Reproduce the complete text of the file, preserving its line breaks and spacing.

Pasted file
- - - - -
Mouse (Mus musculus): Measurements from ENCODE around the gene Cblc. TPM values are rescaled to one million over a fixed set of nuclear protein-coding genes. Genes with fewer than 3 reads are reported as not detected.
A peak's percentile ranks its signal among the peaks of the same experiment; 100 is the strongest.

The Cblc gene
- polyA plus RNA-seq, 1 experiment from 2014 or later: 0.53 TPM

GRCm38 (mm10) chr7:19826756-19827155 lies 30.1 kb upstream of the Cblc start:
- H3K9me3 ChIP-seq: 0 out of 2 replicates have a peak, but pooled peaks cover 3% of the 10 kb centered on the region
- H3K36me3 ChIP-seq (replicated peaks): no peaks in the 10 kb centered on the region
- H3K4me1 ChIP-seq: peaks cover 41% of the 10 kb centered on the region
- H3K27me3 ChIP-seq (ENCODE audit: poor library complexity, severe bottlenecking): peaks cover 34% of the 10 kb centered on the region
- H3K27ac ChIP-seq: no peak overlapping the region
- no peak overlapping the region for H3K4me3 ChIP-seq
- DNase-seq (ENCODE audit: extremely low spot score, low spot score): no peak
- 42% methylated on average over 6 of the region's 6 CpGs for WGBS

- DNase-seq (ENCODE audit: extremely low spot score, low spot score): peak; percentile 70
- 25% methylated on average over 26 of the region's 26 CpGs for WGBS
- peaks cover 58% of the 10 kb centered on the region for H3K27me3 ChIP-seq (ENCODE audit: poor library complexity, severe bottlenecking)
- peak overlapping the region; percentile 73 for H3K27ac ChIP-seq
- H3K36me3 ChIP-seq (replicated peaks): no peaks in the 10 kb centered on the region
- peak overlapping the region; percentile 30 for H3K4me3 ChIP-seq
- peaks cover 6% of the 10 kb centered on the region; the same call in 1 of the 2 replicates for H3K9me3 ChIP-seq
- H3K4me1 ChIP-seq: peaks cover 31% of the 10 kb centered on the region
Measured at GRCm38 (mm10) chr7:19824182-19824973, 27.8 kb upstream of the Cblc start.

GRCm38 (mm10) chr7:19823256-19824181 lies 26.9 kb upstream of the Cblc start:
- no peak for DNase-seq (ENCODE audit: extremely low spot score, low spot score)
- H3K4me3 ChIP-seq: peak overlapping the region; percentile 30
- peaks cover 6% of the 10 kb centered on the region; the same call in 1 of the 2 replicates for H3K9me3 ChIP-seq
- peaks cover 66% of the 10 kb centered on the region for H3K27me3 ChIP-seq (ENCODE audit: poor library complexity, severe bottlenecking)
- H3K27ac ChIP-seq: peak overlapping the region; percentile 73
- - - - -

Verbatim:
Mouse (Mus musculus): Measurements from ENCODE around the gene Cblc. TPM values are rescaled to one million over a fixed set of nuclear protein-coding genes. Genes with fewer than 3 reads are reported as not detected.
A peak's percentile ranks its signal among the peaks of the same experiment; 100 is the strongest.

The Cblc gene
- polyA plus RNA-seq, 1 experiment from 2014 or later: 0.53 TPM

GRCm38 (mm10) chr7:19826756-19827155 lies 30.1 kb upstream of the Cblc start:
- H3K9me3 ChIP-seq: 0 out of 2 replicates have a peak, but pooled peaks cover 3% of the 10 kb centered on the region
- H3K36me3 ChIP-seq (replicated peaks): no peaks in the 10 kb centered on the region
- H3K4me1 ChIP-seq: peaks cover 41% of the 10 kb centered on the region
- H3K27me3 ChIP-seq (ENCODE audit: poor library complexity, severe bottlenecking): peaks cover 34% of the 10 kb centered on the region
- H3K27ac ChIP-seq: no peak overlapping the region
- no peak overlapping the region for H3K4me3 ChIP-seq
- DNase-seq (ENCODE audit: extremely low spot score, low spot score): no peak
- 42% methylated on average over 6 of the region's 6 CpGs for WGBS

- DNase-seq (ENCODE audit: extremely low spot score, low spot score): peak; percentile 70
- 25% methylated on average over 26 of the region's 26 CpGs for WGBS
- peaks cover 58% of the 10 kb centered on the region for H3K27me3 ChIP-seq (ENCODE audit: poor library complexity, severe bottlenecking)
- peak overlapping the region; percentile 73 for H3K27ac ChIP-seq
- H3K36me3 ChIP-seq (replicated peaks): no peaks in the 10 kb centered on the region
- peak overlapping the region; percentile 30 for H3K4me3 ChIP-seq
- peaks cover 6% of the 10 kb centered on the region; the same call in 1 of the 2 replicates for H3K9me3 ChIP-seq
- H3K4me1 ChIP-seq: peaks cover 31% of the 10 kb centered on the region
Measured at GRCm38 (mm10) chr7:19824182-19824973, 27.8 kb upstream of the Cblc start.

GRCm38 (mm10) chr7:19823256-19824181 lies 26.9 kb upstream of the Cblc start:
- no peak for DNase-seq (ENCODE audit: extremely low spot score, low spot score)
- H3K4me3 ChIP-seq: peak overlapping the region; percentile 30
- peaks cover 6% of the 10 kb centered on the region; the same call in 1 of the 2 replicates for H3K9me3 ChIP-seq
- peaks cover 66% of the 10 kb centered on the region for H3K27me3 ChIP-seq (ENCODE audit: poor library complexity, severe bottlenecking)
- H3K27ac ChIP-seq: peak overlapping the region; percentile 73